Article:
The mid range, almost completely reproduced by the midwoofer (drivers cut at 4000 Hz!), is precise and natural, never harsh or metallic. Male and female voices sound clean and undistorted, with a good presence effect. String instruments are harmonically rich, percussions are sharp and powerful (though not walls-shaking) and horns are just a bit darker than they should be.


As said, the small midwoofer has been forced to reproduce extremely deep bass so power handling is necessarily limited. The owner's manual suggests not to exceed 50 watts (RMS) and I can confirm this: these speakers can sound loud, but if the musical program requires lots of powerful, deep and fast bass you should be careful with that volume knob, especially if your amplifier can delivers lots of undistorted power. You won't damage the speakers (the woofer will just reach its max excursion) but you'll distinctly perceive some dynamic compression, while the musical pace slows down. Of course a small midwoofer can't play miracles...
At high listening levels you can detect, from time to time, the noisy sound of the air passing violently through the reflex port. Do not let the dance of the woofer impress you: it moves a lot but it is not so easy to reach its physical limits.

Generally, the PRaT performance is good, as attacks and decays are reproduced correctly. You won't define this speaker as fast but it gets the job done. Certainly there are quicker and livelier competitors out there.
Yes, it is not a speaker built to impress with dance music or heavy metal, since aggressive is an adjective which has not been found in its DNA. If you're searching for explosive punch and dynamics you'd better look elsewhere. On the other hand, if you wish to enjoy your favourite Music for hours and hours, you'd better place these speakers high on your wish list.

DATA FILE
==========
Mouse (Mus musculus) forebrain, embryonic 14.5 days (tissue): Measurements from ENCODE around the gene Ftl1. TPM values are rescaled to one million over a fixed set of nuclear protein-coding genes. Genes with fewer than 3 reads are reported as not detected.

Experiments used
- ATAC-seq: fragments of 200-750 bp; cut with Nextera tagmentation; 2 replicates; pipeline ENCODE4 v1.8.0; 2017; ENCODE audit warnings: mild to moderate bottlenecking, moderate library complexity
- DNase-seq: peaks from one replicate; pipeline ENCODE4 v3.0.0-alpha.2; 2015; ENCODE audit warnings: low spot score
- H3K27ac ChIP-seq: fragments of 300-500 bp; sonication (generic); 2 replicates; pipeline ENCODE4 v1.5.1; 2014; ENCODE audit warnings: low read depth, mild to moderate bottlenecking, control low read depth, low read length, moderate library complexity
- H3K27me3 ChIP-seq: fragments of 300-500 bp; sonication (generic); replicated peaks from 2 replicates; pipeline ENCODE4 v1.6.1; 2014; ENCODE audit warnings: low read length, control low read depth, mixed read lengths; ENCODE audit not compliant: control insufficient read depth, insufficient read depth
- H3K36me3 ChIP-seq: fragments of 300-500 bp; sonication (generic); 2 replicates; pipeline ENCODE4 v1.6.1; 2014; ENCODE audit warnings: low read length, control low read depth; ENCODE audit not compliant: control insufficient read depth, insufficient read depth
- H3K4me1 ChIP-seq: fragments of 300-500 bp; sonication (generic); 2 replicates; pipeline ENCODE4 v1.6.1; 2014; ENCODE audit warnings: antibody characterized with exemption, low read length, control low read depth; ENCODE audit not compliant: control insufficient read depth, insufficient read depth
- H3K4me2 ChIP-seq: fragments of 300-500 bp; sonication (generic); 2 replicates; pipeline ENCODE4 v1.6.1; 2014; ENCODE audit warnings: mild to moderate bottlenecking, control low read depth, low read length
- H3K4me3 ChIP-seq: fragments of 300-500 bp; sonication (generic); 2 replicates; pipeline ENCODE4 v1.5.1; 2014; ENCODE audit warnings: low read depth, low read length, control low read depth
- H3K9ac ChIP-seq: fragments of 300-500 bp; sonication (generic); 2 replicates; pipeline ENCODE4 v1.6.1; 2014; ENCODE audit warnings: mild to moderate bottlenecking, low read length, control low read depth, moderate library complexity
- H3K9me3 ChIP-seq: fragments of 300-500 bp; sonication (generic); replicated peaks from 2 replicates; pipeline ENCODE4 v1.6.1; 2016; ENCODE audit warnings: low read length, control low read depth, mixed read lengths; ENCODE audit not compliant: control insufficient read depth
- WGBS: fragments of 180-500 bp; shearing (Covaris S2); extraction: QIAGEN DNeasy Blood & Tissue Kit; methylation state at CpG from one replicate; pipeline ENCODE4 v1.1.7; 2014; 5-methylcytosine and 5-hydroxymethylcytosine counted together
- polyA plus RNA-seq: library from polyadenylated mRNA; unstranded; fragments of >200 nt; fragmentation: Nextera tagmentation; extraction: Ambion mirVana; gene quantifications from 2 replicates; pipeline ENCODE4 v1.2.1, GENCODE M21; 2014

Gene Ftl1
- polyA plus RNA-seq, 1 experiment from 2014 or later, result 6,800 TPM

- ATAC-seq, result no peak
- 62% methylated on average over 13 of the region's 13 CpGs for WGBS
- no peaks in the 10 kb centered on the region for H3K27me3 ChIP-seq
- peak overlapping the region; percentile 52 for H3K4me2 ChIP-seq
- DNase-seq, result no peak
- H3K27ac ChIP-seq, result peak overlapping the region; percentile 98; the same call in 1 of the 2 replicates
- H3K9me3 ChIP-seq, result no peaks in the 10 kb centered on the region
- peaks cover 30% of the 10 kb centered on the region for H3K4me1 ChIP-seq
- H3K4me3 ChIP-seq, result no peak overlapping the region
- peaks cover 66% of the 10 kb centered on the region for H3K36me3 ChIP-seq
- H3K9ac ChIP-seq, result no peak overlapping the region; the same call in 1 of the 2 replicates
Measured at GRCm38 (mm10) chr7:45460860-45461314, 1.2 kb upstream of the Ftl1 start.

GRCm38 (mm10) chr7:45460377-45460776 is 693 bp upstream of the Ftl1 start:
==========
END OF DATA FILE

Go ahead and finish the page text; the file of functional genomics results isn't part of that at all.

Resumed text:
3D soundstage

1" horn tweeter by P Audio, model PHT 407 (98 dB/w/m)

There is a lot of things that can be written to describe how these speakers behave in terms of imaging. I'd just say the omnidirectional experience is stunning, so much that it will be hard to get back to traditional speakers after a listening session with these Planets. Feeling almost completely free from that sweet spot is something that even expert audiophiles should experience once in a lifetime.
The 3D soundstage created by these speakers is wide and geometrically well developed in three dimensions. In particular, the height of the soundstage is impressive! It is not that kind of pin-point imaging many audiophiles aim at, it is rather a more natural scene where singers and players occupy a precise position without appearing unnaturally sharp-focused. When listening to a large orchestra in a hall it is hard to detect the precise contours of the instruments, unless you are sitting right in front of them, right? Don't expect extremely precise contours as these can't be obtained with these speakers. Still, these Planets offer you a realistic 3D soundstage that isn't too influenced by the position of your seat or head. If that's not a plus then please tell me what it is :-)

Summarizing, the Duevel Planets will lead you to an amazing interstellar overdrive among different musical galaxies, and they will do that smoothly, gently, sweetly and naturally. They won't distract you with a cold and artificially precise performance. They will rather caress your ears and let the Music flow effortlessly.


[Duevel Planets crossover]

Manufacturing & finish.
Nicely enginereed and crafted, these Planets are also priced in a reasonable way. Some of the available colors might not be be your regular cup of tea, but - if that's the case - just stick with regular black or white :-)
The mirrored-chromed finish is just ..only for the brave!
Wiring connection is just a bit more complicated than usual but there are two advantages: firstly, the cables run extremely close to the floor (a neater and safer solution) and, secondly, the binding posts are in a hidden position, a plus if your listening room is open to little human explorators or curious pets.